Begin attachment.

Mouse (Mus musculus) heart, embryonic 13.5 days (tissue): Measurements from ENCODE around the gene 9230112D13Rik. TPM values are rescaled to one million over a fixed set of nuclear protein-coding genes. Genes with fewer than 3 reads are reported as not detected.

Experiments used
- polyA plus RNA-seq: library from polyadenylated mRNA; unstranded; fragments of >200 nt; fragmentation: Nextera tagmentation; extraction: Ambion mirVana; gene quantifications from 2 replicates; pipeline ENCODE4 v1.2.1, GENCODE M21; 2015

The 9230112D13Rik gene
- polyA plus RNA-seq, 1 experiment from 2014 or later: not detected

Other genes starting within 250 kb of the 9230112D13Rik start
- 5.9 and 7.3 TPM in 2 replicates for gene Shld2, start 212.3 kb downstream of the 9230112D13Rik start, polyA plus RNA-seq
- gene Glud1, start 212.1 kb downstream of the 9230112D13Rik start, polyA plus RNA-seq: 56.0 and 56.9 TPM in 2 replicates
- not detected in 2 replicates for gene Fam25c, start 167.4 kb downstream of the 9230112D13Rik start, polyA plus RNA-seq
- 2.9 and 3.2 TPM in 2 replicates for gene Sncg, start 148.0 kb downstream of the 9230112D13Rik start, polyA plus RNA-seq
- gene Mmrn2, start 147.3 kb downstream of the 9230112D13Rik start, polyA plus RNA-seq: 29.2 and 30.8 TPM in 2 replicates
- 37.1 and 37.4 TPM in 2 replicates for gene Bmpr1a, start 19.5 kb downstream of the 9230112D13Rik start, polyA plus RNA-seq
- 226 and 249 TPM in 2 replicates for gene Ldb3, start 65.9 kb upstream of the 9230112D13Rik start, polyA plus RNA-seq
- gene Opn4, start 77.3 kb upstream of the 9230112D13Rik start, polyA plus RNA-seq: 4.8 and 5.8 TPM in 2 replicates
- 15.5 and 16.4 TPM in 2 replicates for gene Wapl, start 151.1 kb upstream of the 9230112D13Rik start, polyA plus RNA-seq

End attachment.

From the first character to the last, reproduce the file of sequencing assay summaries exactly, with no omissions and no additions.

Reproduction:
Mouse (Mus musculus) heart, embryonic 13.5 days (tissue): Measurements from ENCODE around the gene 9230112D13Rik. TPM values are rescaled to one million over a fixed set of nuclear protein-coding genes. Genes with fewer than 3 reads are reported as not detected.

Experiments used
- polyA plus RNA-seq: library from polyadenylated mRNA; unstranded; fragments of >200 nt; fragmentation: Nextera tagmentation; extraction: Ambion mirVana; gene quantifications from 2 replicates; pipeline ENCODE4 v1.2.1, GENCODE M21; 2015

The 9230112D13Rik gene
- polyA plus RNA-seq, 1 experiment from 2014 or later: not detected

Other genes starting within 250 kb of the 9230112D13Rik start
- 5.9 and 7.3 TPM in 2 replicates for gene Shld2, start 212.3 kb downstream of the 9230112D13Rik start, polyA plus RNA-seq
- gene Glud1, start 212.1 kb downstream of the 9230112D13Rik start, polyA plus RNA-seq: 56.0 and 56.9 TPM in 2 replicates
- not detected in 2 replicates for gene Fam25c, start 167.4 kb downstream of the 9230112D13Rik start, polyA plus RNA-seq
- 2.9 and 3.2 TPM in 2 replicates for gene Sncg, start 148.0 kb downstream of the 9230112D13Rik start, polyA plus RNA-seq
- gene Mmrn2, start 147.3 kb downstream of the 9230112D13Rik start, polyA plus RNA-seq: 29.2 and 30.8 TPM in 2 replicates
- 37.1 and 37.4 TPM in 2 replicates for gene Bmpr1a, start 19.5 kb downstream of the 9230112D13Rik start, polyA plus RNA-seq
- 226 and 249 TPM in 2 replicates for gene Ldb3, start 65.9 kb upstream of the 9230112D13Rik start, polyA plus RNA-seq
- gene Opn4, start 77.3 kb upstream of the 9230112D13Rik start, polyA plus RNA-seq: 4.8 and 5.8 TPM in 2 replicates
- 15.5 and 16.4 TPM in 2 replicates for gene Wapl, start 151.1 kb upstream of the 9230112D13Rik start, polyA plus RNA-seq